CERN and Elsevier have announced another Open Access agreement. Thanks to this agreement, CERN results in fields such as nuclear physics, instrumentation, astroparticle physics and scientific computing will appear as Open Access articles, with copyright retained by CERN and its authors, and reuse determined by Creative Commons CC-BY licenses. This allows CERN to progress further towards its stated target of 100% ‘gold’ Open Access for all of its physics results as of 2015. Read the press statement in full here.
“As more and more devices are connected, there are two futures when it comes to privacy. Which one will we pick?” Danny Bradbury contemplates on the privacy issues and pervasiveness of the Internet of Things and wonders: Is personal data going to be the next natural resource, mined like oil? Read the full article on The Guardian.
The Tech-Transparency Initiative has shared notes from its webinar on “Bridging Transparency and Technology” that happened in March this year. The material is an attempt to increase the ability of philanthropies to thoroughly assess technology proposals from NGOs and smaller advocacy groups. A full archive of the Webinar is available to play online. You can also download the slide presentation (pdf). The tools presented continue to undergo refinement, so if you are interested in using them and providing feedback, please check here for details.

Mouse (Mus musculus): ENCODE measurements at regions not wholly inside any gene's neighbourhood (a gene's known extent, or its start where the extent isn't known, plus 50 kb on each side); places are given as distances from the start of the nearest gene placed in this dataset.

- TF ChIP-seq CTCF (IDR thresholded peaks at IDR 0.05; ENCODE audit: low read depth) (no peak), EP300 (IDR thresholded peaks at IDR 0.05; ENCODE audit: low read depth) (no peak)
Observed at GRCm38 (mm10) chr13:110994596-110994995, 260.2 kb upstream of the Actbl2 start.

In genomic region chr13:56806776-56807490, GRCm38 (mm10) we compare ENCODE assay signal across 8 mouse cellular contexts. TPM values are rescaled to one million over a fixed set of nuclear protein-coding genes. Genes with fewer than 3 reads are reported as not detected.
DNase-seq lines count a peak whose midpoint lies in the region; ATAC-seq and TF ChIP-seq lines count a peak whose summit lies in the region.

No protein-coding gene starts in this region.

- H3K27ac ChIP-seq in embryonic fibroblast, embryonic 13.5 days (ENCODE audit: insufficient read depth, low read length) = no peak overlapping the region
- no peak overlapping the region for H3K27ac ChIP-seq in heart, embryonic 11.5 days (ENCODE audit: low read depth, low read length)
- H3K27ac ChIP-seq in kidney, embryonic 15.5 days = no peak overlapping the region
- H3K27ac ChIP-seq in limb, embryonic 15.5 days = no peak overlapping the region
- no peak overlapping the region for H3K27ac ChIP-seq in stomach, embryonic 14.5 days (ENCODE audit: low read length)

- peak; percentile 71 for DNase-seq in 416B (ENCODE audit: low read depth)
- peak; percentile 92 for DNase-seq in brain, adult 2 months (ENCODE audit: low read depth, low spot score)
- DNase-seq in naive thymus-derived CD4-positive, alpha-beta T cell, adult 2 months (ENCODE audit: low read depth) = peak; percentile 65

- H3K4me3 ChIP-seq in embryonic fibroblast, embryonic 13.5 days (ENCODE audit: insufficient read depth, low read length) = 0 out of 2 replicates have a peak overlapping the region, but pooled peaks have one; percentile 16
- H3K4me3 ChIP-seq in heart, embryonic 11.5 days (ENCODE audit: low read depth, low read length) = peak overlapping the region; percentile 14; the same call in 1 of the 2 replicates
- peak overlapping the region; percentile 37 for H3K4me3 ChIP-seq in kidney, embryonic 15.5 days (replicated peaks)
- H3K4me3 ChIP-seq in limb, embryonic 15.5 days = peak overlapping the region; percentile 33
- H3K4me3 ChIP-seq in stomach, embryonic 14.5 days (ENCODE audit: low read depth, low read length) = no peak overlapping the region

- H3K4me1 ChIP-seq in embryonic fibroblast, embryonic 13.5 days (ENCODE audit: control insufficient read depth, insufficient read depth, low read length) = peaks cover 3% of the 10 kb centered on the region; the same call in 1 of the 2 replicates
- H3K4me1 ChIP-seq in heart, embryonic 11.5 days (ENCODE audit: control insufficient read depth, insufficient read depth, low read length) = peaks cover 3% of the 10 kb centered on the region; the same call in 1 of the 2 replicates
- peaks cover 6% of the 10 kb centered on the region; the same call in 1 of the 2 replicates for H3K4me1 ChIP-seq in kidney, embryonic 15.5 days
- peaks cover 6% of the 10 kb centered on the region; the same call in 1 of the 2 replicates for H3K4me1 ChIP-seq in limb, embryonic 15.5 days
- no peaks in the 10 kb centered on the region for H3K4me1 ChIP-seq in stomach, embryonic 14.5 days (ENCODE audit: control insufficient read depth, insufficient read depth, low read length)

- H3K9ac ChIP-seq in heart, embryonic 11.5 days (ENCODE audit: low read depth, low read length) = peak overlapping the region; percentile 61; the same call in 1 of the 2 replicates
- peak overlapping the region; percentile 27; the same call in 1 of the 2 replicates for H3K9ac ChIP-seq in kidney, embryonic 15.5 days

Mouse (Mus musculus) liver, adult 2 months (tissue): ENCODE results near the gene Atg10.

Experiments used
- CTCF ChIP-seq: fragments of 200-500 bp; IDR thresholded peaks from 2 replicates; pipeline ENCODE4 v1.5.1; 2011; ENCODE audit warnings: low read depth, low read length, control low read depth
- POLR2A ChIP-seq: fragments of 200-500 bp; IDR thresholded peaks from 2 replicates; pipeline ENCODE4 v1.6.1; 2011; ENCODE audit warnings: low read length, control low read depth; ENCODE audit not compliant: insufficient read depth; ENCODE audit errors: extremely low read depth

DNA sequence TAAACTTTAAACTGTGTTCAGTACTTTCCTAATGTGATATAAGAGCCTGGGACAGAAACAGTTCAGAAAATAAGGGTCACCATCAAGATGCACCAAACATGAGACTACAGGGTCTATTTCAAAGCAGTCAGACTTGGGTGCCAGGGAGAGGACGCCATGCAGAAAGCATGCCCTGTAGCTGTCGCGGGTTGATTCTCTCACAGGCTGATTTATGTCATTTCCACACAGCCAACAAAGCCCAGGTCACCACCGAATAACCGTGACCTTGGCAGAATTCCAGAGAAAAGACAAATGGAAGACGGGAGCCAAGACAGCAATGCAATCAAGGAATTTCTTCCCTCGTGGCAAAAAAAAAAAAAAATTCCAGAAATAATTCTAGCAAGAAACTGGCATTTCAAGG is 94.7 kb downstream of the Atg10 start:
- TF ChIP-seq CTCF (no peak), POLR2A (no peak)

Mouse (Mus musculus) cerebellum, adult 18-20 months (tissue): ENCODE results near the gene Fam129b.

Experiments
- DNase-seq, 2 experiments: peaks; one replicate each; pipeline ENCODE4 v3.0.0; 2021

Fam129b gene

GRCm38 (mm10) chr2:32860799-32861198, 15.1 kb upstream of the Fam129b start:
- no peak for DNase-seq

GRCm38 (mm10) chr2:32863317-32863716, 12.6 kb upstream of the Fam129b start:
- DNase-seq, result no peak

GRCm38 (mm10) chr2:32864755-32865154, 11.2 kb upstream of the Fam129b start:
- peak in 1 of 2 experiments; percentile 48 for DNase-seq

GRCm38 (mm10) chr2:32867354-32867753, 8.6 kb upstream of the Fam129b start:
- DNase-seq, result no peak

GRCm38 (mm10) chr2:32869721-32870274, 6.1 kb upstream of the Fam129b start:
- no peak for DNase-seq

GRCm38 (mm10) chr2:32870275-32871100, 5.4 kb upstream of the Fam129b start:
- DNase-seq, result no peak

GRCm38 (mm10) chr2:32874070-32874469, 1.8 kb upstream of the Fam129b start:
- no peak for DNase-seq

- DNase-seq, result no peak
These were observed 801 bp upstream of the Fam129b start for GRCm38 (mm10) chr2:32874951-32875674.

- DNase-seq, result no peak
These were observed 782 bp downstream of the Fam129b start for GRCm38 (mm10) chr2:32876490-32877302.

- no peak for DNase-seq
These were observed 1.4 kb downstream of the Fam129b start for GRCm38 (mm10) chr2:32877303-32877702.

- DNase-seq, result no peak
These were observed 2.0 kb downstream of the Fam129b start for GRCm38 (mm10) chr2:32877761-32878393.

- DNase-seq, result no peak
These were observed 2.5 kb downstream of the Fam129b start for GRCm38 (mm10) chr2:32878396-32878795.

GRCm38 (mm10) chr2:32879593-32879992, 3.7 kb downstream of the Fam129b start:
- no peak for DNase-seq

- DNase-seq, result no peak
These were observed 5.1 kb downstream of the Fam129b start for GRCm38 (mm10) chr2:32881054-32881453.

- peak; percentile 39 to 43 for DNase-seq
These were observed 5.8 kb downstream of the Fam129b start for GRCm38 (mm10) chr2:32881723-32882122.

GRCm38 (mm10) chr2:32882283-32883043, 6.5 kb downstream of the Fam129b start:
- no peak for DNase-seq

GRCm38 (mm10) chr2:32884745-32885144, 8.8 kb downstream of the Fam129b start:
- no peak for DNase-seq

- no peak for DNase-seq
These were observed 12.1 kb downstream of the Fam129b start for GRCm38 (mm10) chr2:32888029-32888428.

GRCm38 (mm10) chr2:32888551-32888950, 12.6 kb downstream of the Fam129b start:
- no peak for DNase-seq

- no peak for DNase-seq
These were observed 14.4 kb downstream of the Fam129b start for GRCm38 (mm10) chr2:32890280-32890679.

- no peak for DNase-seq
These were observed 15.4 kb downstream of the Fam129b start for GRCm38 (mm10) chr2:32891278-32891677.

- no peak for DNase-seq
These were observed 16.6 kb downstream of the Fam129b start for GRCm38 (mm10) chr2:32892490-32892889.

Open Access and Open Source are fields that remain contested as ever. While the struggles within the fields were previously mostly about beliefs and different opinions between open source fundamentalists and pragmatists, Matt Asay claims that practitioners are now facing new issues of control. Once for-profit institutes started swooping in, the enemy is no longer defined and fields of contest have become blurry. Read the full article here.
A week or so ago the number of public-domain books in the HathiTrust digital repository topped 5 million. What does that mean? Scholarly Kitchen recaps the achievements of HathiTrust and considers a few of its implications for the future of reading and scholarship. Read in full here.